Fancy something active and adventurous? And I don’t mean hurtling towards earth at terminal velocity relying on a length of elastic or a parachute to save you from an early grave! No, I mean trying something a little different whilst enjoying the riches of nature. This month our extraordinary travel partners, The Travel Producer, have two suggestions to get your travel juices flowing. Discover Debbie Suenson-Taylor’s recommendations below:
'First up is summertime in the Alps. Most of us associate the Alps with skiing but I would argue that summer is the best time to experience this wondrous area in all its splendour. During the months between June and September, the mountains and valleys shed their monochrome black and white to erupt in a riot of colour as the wild flowers and shrubs flaunt the full spectrum of the rainbow.
There are lots of options to suit every individual’s preference for exertion. The easiest is to travel by train. Swiss trains really do run like clockwork and they are clean and comfortable. The network is comprehensive, meaning it is simple and stress free to get about. So sit back and relax, enjoy the views of the lakes, valleys and mountains. By train you can cover a large area of the country, skipping from Geneva to Interlaken to Lucerne. In between, you can use the lift system to reach the mountain tops to soak up stunning panoramas of endless Alpine peaks.
The healthiest option is to walk. The Alpine trails are clearly marked, easy to follow and take you to places only accessible to walkers. In their efficient way, the Swiss have made this as easy as possible by transporting your luggage from your current destination to the next (using either the train system or post vans) so that the intrepid walker only needs to carry a small backpack containing food, water and wet weather gear each day. It’s not hard to wander from Grindelwald to Wengen to Murren beneath the mighty Eiger and with wonderful views of the magnificent Jungfrau. The air is sparkling fresh and the panorama is simply breath taking. It’s easy to jump on a lift or a funicular should you get tired or linger too long in a mountainside hostelry!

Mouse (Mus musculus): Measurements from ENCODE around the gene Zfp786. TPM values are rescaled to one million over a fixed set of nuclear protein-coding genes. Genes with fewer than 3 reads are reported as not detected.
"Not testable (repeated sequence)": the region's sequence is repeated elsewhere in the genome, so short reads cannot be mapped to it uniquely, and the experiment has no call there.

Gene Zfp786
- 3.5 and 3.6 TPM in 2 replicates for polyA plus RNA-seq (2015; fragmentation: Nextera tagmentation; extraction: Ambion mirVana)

My second option involves travelling further afield to experience the mighty Andes in Peru. Nestled on a small plateau high up in the mountains is the lost city of Macchu Pichu, a Unesco World Heritage site. It is one of the few cities that was not destroyed by Spanish invaders in the 16th century and it is in remarkably good condition. The craftsmanship of the Inca stonemasons is truly impressive and, because the city is complete, we can understand much of how this remarkable civilisation lived on a daily basis.
As with the Alps, this can be accessed by train from Agua Calientes, a small town built on warm thermal spas some 1,500 metres below the Lost City. It’s a lovely place to wander the streets, take in the local culture, markets bars and little restaurants. The canny visitor can even stay in the well- appointed five-star hotel built just outside the gates of the Lost City so that guests can explore well ahead of the arrival of others.
The walking options here are numerous but I like wandering the Macchu Picchu trail. It is a relatively straight forward four day hike that takes you up and over the infamous Dead Woman’s pass on a well-marked path and is done with guides (who will take you to smaller Inca settlements and regale the history of the Inca Empire) and with porters (who carry your spare clothing, food, water and rubbish). The rewards for taking this option are the views of the stunning, pristine, snow-capped Andean peaks with perhaps even a Condor riding the thermals. It is one of those life experiences that will never be forgotten.'
Discover Travel Producer's curated Machu Picchu and Swiss Alps itineraries.
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Debbie Suenson-Taylor - Director
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